Brands are Intellectual Property


Bill Bathurst

Real Estate, Brand Strategy, Business Development

Contact Bill



Brands are Intellectual Property

Posted by Bill on October 17th, 2011

Brands are Intellectual PropertyMost people think of patents or science when they hear the term intellectual property, which I feel blemishes the thinking about the need to intersect it with the creative process. Intellectual property, as it relates to branding, includes all aspects of marketing. How does a company ensure that if and when it invests in developing new science for its products, the brand it builds to sell that product will have long-term staying power, be protected and produce a greater return on investment?

The key to developing and maintaining brand economic success is to design intellectual property strategy into the creative and innovation process from the beginning. Whether you are part of executive or senior management, or a company owner, you will find marketing trends are increasing the need to think about combining intellectual property strategy with the creative process. Thinking about intellectual property at the outset of the creative process means that you will have a product with longer and more sustainable value and the right strategy to protect your brand can increase its value.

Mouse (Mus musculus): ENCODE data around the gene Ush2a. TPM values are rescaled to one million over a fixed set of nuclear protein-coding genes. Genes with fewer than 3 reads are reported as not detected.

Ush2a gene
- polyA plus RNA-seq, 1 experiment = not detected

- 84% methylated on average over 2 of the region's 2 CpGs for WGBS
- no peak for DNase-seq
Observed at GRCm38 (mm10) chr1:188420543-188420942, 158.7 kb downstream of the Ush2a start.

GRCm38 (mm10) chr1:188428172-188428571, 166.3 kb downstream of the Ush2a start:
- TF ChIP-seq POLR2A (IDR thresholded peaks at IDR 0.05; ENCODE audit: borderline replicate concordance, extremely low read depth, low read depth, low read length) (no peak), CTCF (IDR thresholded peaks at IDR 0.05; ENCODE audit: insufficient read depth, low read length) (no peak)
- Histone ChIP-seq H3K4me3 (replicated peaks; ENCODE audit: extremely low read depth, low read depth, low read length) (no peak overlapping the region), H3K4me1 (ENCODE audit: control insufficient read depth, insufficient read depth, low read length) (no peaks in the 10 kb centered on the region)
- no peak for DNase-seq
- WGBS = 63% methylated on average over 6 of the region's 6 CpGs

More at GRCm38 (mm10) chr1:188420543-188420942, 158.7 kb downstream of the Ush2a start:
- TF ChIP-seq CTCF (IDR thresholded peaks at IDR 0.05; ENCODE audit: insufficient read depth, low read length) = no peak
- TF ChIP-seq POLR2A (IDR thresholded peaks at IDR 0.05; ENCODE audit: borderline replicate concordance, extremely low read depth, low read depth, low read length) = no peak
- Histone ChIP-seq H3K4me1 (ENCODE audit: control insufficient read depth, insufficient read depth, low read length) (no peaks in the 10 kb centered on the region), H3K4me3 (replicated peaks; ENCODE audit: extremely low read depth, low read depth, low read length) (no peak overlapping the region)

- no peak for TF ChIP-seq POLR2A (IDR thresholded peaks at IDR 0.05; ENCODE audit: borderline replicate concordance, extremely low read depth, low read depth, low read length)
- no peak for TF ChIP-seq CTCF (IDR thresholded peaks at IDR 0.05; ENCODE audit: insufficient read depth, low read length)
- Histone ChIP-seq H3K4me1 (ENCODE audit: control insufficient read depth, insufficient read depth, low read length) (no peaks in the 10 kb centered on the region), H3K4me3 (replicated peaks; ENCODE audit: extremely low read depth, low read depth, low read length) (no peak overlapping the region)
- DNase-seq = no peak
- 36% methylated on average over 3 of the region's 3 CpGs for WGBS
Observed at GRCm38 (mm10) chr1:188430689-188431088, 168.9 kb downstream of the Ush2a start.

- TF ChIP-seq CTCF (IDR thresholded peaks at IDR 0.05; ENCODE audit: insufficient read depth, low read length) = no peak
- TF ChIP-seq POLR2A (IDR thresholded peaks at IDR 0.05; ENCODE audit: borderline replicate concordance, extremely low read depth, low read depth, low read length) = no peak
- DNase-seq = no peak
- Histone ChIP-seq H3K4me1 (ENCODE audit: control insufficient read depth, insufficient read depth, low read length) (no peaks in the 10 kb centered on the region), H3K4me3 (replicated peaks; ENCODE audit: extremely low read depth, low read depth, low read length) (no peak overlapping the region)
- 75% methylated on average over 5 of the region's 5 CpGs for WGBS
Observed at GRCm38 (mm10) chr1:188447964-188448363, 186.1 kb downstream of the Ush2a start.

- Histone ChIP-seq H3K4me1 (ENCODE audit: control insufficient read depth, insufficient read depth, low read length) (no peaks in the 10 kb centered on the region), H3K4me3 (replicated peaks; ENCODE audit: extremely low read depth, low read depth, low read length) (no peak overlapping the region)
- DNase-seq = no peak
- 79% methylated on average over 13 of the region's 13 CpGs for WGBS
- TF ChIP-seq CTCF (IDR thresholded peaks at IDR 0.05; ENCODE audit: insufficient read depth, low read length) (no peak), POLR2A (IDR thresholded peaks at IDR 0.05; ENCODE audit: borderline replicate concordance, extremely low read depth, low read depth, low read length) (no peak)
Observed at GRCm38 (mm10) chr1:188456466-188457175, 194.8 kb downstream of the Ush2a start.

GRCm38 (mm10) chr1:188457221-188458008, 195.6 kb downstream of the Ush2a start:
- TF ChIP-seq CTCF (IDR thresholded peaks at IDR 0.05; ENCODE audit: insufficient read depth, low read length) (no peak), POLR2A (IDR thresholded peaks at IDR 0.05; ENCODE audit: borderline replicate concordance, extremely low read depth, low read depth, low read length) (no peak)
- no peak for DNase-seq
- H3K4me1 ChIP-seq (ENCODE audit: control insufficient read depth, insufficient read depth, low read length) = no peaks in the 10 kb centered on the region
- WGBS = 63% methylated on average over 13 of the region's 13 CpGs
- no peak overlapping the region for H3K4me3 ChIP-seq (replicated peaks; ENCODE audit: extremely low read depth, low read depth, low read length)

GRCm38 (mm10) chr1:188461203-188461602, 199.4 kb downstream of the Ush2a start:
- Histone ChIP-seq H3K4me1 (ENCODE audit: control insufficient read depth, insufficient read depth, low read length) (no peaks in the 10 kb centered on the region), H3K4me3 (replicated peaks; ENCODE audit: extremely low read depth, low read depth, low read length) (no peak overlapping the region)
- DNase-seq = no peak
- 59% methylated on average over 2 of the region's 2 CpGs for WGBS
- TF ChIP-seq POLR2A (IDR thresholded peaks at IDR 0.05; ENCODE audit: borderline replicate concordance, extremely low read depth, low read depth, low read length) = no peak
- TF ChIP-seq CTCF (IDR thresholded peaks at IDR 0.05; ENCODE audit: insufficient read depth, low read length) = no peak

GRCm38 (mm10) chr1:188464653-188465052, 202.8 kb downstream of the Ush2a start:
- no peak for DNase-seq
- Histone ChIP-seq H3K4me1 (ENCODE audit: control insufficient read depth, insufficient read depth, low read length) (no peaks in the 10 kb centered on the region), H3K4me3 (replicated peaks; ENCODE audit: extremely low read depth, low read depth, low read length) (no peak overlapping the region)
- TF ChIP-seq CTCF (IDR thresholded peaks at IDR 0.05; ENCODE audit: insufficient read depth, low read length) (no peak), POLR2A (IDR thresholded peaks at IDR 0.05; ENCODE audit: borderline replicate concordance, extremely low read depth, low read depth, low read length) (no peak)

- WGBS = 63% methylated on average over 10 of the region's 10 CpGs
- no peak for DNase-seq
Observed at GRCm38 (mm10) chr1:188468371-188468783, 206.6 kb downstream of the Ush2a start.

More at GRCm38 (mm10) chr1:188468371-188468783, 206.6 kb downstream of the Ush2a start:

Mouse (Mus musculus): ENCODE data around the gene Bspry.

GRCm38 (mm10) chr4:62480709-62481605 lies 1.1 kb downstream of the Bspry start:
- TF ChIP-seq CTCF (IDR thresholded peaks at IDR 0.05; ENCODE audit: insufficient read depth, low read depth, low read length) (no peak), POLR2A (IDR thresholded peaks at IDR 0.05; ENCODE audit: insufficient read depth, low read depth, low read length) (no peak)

Long-lasting intellectual property must be the result of creativity and innovation activities. This requires an approach that includes your internal teams working together:

  • A buy-in from top management
  • R&D
  • Sales teams
  • Marketing (that would include your corporate communications personnel)

Everyone must have an understanding of how branding can create powerful and economically valuable intellectual property. If you approach the brand process this way, you can get the job done faster, utilizing fewer resources, reducing costs and increasing your path to success. But to do so, some assumptions that permeate most companies must be changed and new processes embraced. What I’m referring to hear is taking a more serious approach to marketing communications overall.

A few of the components that can be protected as valuable intellectual assets of the company include:

  • Product name
  • Logo
  • Slogan
  • Design of the product
  • Design of the packaging
  • Distinctive colors of the product or packaging
  • Copy in the ad
  • Script of the commercial
  • Look and feel of the retail location or point of sale
  • Distinctive sounds and smells associated with the product/campaign
  • Music that accompanies the ad campaign
  • Content created on the website

All these above elements are protected by:

  • Trademarks
  • Trade secrets
  • Copyright
  • Design patents

To summarize, thinking about intellectual property in the middle of the creative process or at the end of the process is too late. Protecting every facet of the campaign strategically means it can last longer, have a greater impact, and produce a higher return on investment for your company.

Comments are closed.